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A Socialist’s Sound and Fury: A Reply to Walden

Any criticism based on insults and misrepresentations is sure to fail

In “Capitalist Casuistry: A Review of Can a Catholic Be a Socialist?” Daniel Walden takes aim at our recent book Can a Catholic be a Socialist?  It would be an understatement to say he is not a fan of the book, though that’s to be expected from someone whose bio says he “spends his non-work hours thinking about Thomistic Marxism.”

Still, one could have hoped for even a nod to some positive elements in our book (as Walden did in his review of Ben Shapiro’s book The Right Side of History). But no, our book is merely an “an intellectual teddy bear, full to bursting with fluff and capable of providing comfort to children or the childish who have yet to develop the courage to face the world as it is.”

So what are Walden’s complaints?

First, Walden claims we don’t understand socialist critiques of capitalism because we think the only source of conflict between classes is their income inequality. He says the wealthy have an illicit relationship to economic production through the ownership of private property that enriches them at the expense of laborers. But in our book we address the baseless arguments that labor is nothing more than “wage slavery” and point out that entrepreneurs take on more risks than laborers (139-140). As a result, there is nothing wrong with owners receiving income through the property they justly own which, at some point in the past, became their own when labor (e.g. saved wages) was traded for it.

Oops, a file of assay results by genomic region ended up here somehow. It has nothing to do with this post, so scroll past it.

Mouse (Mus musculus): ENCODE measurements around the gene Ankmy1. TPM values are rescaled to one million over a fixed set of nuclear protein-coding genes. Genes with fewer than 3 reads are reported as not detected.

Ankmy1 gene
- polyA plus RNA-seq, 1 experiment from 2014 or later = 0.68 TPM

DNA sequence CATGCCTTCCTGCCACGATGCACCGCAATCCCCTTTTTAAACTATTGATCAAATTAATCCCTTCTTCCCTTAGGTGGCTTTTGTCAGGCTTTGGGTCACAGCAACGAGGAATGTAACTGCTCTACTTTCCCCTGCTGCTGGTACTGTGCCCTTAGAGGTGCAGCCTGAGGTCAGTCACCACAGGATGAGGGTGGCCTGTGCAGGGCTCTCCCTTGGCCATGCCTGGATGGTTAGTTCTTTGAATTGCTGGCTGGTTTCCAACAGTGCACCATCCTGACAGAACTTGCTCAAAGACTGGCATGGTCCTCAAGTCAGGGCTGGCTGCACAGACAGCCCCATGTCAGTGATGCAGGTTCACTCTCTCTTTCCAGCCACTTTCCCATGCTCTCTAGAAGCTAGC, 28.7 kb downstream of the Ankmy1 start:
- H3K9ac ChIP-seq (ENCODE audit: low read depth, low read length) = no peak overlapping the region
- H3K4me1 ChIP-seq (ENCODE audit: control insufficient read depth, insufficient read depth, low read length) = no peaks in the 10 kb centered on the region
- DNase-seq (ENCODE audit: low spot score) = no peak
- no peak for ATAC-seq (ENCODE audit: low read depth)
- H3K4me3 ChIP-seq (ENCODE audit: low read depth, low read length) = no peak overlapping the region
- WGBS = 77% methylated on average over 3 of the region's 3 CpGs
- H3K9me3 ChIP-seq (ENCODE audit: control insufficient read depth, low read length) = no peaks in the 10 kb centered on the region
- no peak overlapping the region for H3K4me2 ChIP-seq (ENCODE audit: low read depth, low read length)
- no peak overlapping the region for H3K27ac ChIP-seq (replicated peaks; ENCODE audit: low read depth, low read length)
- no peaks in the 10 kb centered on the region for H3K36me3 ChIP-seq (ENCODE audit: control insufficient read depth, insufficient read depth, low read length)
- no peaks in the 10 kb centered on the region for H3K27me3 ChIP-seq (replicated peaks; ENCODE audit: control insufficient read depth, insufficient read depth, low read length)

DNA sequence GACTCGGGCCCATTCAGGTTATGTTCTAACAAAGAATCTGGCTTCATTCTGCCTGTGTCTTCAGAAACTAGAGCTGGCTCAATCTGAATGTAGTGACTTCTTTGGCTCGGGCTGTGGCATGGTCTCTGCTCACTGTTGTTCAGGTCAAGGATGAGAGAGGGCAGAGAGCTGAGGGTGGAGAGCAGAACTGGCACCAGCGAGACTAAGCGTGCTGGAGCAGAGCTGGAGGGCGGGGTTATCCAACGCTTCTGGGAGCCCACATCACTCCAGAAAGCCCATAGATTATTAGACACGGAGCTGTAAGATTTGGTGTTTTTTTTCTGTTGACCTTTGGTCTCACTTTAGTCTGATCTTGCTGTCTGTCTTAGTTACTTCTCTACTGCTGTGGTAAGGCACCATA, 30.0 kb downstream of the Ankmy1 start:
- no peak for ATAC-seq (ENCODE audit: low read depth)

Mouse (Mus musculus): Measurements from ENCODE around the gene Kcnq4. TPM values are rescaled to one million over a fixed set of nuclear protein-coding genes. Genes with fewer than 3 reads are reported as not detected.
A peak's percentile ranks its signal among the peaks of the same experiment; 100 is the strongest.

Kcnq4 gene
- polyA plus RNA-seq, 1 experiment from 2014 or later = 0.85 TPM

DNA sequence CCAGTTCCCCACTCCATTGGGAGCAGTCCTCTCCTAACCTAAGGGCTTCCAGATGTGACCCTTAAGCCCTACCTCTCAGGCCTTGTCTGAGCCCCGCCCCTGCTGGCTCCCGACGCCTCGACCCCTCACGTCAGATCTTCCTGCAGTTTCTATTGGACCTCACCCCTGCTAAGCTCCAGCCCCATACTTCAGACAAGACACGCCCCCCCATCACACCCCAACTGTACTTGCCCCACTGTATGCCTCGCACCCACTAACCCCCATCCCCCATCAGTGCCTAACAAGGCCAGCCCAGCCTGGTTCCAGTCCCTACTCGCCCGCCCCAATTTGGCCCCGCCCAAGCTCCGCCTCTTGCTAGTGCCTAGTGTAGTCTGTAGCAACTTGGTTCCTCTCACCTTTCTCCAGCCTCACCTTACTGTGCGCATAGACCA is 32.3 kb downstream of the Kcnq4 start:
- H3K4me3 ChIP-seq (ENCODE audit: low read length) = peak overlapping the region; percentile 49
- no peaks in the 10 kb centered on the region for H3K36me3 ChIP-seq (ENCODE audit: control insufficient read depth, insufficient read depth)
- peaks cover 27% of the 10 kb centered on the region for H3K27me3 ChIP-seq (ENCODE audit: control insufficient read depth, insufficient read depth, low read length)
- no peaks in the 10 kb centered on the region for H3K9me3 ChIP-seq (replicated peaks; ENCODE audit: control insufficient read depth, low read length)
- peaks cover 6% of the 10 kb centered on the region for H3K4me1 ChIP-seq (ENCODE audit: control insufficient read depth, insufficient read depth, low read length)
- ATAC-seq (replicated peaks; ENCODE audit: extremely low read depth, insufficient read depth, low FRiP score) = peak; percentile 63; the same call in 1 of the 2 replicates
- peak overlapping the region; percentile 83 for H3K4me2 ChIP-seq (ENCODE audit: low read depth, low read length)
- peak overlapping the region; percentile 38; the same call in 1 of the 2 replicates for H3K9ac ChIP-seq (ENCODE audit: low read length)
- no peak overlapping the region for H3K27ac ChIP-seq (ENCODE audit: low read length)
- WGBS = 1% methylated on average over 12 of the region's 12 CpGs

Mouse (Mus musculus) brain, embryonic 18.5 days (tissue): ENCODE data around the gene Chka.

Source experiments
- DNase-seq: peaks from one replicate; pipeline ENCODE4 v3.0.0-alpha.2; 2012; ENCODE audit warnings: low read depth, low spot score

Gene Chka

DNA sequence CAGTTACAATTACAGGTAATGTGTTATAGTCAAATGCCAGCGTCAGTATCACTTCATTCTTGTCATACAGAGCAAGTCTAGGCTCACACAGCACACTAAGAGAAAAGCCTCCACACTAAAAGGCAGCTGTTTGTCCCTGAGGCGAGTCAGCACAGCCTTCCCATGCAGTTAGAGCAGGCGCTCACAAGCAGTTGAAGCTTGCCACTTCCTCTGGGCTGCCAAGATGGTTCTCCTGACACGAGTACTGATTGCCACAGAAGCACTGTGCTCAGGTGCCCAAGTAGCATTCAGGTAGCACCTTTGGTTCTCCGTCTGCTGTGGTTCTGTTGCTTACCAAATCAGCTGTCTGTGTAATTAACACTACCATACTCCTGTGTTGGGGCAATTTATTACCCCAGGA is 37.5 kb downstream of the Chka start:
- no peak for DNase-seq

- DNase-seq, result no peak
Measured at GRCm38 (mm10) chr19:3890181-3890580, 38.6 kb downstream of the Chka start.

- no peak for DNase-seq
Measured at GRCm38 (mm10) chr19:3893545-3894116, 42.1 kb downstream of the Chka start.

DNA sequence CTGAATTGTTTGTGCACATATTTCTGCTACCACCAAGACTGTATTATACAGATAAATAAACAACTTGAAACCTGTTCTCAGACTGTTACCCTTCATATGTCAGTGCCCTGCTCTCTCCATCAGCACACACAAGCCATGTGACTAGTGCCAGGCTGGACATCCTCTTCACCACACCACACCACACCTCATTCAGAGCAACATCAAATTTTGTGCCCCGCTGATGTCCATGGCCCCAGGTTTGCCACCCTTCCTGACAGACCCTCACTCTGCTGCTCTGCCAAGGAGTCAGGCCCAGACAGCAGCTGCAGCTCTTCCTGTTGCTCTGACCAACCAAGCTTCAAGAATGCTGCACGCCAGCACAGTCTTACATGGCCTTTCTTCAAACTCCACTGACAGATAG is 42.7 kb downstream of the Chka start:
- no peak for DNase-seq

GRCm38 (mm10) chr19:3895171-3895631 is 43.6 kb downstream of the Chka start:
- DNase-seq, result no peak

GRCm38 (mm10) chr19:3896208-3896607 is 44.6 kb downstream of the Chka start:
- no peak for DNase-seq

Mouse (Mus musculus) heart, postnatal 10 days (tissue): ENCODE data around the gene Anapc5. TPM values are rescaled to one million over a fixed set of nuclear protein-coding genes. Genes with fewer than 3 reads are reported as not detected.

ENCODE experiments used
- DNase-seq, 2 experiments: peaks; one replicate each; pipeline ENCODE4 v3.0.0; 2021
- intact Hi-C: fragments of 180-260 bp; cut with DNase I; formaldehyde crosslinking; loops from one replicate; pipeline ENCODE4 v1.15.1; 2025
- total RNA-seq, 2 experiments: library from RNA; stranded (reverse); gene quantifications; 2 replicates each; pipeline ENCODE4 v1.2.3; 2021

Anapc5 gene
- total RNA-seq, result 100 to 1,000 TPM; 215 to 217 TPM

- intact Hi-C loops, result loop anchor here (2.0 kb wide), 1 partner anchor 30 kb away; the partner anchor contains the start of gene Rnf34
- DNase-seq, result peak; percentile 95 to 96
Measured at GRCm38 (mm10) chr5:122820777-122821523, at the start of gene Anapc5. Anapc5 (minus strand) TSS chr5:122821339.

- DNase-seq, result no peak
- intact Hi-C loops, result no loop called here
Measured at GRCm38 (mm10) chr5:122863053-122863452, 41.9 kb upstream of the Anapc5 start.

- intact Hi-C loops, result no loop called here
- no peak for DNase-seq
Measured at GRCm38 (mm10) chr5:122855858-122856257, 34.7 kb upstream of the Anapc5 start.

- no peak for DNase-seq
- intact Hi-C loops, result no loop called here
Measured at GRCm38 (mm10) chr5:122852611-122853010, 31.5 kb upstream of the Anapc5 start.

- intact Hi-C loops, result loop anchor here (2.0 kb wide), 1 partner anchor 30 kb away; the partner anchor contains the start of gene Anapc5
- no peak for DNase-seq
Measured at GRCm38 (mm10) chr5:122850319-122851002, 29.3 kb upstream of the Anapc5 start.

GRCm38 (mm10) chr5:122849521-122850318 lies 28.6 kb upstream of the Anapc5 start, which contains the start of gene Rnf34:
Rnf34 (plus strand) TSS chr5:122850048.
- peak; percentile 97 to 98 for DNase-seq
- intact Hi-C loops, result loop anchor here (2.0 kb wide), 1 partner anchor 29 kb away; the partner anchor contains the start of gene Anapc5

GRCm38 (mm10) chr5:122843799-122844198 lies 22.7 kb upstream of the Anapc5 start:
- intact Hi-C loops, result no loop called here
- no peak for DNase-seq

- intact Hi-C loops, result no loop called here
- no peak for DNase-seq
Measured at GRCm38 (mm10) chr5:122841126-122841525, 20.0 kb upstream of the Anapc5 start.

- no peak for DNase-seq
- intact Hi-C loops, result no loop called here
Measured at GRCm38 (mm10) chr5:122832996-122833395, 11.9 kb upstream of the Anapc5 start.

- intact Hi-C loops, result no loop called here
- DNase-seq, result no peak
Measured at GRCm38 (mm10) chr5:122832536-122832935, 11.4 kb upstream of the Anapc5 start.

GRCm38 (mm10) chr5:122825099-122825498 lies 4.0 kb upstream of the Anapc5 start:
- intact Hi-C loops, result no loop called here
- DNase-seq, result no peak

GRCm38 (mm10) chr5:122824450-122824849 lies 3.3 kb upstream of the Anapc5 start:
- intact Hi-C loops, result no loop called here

On a related note, Walden egregiously misrepresents our book when he says “on page 137 they admit that paying a just wage in all occupations is impossible under modern capitalism.”

We have a whole chapter showing why every worker deserves a just wage or “the legitimate fruit of work” (Catechism of the Catholic Church 2434). We also affirm the Catechism’s citation of Gaudium et Spes, which says “Remuneration for work should guarantee man the opportunity to provide a dignified livelihood for himself and his family.” The point we were making is that society’s duty to make it so a “man can support himself and his family” does not mean any job must be capable of providing every man (or woman) with enough income to support a family. We write:

Pope Leo said that “the worker must be paid a wage sufficient to support him and his family.” But in a modern economy, it’s not possible for every single occupation to pay a “family wage” that can support a spouse and children. The federal minimum wage, for example, is about half or a third of a family wage that can support dependents in most places. For popes like Leo XIII and Pius XI, the answer to this dilemma is not found in a simple government policy like a law mandating a family wage for all jobs, which would raise unemployment to obscene levels (137).

If every occupation paid a wage that could support a large family, then there would be far fewer jobs. This is a simple application of the law of supply and demand. When the cost of a thing goes up (other factors being equal), the demand for that thing goes down. Hence, when the cost of labor increases dramatically, the demand for labor goes down (or unemployment increases). In fact, Pope Pius XI recognized it is not possible to pay everyone a “family wage” (QA 71) and condemned unreasonable minimum wages that cause businesses to fail and prevents more people from entering the workforce (QA 74).

Walden then takes aim at our contention that socialism is incompatible with Catholicism because the former seeks to abolish private property whereas the latter views private property as something people have a natural right to acquire. He says “The base of their criticism is that socialism abridges a natural right to private property, and they understand this as roughly encompassing the contemporary liberal legal regime of absolute use.”